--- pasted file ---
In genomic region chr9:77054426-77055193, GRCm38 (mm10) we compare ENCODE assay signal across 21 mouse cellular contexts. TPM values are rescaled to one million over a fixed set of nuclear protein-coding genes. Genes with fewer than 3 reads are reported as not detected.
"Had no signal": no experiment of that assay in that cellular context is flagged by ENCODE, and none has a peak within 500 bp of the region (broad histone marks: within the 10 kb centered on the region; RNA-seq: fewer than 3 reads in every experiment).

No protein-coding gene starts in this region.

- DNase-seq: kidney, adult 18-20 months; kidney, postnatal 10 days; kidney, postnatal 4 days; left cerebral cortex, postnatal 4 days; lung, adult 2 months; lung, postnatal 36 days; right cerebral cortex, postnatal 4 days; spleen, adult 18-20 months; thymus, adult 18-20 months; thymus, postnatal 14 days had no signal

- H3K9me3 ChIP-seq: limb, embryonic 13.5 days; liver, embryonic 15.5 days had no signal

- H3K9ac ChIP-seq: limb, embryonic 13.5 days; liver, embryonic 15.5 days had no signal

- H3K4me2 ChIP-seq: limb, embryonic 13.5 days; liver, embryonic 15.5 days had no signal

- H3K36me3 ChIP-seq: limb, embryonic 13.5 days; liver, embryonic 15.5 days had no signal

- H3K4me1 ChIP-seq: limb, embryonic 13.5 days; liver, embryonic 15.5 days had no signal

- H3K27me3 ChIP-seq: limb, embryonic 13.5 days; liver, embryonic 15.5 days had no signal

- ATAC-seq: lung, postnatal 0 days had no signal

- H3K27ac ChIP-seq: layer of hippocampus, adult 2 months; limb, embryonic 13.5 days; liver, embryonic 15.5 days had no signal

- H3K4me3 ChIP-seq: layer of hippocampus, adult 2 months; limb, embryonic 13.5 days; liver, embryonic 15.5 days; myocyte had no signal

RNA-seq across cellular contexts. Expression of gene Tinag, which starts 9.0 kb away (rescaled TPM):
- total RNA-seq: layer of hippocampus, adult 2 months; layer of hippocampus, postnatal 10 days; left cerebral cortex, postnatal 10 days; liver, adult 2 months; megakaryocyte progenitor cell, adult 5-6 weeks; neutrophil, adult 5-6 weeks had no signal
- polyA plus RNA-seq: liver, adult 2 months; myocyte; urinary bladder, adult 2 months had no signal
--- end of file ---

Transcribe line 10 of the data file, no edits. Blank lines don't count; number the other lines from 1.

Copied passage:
- H3K27me3 ChIP-seq: limb, embryonic 13.5 days; liver, embryonic 15.5 days had no signal